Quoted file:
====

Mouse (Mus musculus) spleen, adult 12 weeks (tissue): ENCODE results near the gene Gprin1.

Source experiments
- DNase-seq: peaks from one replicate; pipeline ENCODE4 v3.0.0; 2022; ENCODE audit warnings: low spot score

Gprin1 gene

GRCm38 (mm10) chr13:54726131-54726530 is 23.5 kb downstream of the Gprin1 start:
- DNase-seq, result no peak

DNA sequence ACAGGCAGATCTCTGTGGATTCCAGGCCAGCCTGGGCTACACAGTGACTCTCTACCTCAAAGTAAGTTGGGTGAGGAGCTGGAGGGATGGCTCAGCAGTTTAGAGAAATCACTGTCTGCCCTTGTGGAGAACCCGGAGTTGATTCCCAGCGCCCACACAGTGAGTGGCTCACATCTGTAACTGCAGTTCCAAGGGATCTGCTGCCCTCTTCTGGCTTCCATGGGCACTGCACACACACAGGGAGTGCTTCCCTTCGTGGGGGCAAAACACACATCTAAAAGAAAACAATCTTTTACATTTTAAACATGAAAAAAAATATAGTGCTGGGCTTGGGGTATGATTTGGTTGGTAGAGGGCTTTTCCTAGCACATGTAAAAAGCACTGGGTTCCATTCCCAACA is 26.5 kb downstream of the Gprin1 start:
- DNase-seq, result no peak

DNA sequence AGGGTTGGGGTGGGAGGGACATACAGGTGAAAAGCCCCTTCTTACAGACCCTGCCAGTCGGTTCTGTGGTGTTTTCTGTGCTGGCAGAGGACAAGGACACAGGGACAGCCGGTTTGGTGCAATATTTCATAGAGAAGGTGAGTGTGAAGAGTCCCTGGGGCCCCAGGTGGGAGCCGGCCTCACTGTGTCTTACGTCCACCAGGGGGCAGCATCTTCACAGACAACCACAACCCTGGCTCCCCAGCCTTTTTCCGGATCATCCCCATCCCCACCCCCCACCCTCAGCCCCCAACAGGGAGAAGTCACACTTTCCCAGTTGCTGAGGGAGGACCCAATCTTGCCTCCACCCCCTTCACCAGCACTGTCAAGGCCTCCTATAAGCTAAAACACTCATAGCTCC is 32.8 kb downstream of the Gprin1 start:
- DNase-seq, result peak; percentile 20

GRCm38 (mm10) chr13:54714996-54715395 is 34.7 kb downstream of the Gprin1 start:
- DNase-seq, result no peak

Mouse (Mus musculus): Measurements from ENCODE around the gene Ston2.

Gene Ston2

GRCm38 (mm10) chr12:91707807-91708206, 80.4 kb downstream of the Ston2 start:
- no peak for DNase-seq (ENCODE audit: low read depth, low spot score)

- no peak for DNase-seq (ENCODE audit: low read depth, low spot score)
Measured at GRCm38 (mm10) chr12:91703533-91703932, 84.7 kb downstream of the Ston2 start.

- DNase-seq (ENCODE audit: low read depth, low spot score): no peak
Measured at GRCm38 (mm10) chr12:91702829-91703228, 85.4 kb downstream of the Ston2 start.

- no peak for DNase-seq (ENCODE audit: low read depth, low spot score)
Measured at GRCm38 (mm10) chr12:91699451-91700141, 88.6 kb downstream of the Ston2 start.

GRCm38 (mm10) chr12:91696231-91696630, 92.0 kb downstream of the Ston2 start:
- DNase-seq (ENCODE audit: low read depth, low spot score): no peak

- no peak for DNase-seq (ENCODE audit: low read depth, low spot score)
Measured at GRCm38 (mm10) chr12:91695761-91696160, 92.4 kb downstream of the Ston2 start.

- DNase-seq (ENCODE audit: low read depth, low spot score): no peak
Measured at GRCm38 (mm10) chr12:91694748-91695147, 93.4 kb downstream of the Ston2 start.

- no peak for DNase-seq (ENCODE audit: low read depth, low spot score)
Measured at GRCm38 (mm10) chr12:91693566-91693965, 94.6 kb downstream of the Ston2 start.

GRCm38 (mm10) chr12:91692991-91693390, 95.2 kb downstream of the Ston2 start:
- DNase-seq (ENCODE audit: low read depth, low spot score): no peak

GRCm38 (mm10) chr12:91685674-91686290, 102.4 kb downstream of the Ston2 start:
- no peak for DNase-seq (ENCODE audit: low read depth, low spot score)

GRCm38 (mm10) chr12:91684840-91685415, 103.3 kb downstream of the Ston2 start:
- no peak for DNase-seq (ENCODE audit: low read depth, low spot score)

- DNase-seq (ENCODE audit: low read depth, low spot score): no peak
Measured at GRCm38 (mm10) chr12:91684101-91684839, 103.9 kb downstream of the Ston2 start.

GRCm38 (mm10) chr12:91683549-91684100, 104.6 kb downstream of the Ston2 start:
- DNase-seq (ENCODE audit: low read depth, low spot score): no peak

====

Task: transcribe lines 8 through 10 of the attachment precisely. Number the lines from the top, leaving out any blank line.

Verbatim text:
- DNase-seq, result no peak

DNA sequence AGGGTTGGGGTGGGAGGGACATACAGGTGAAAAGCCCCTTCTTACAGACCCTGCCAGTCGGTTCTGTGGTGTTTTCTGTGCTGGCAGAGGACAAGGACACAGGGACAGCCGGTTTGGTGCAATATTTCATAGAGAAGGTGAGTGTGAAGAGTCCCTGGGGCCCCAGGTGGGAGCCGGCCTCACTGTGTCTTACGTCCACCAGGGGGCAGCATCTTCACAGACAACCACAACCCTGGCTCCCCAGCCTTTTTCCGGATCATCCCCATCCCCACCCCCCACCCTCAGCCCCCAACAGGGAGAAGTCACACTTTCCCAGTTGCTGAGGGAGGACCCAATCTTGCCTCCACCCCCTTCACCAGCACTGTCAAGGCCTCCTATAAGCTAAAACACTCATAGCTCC is 32.8 kb downstream of the Gprin1 start:
- DNase-seq, result peak; percentile 20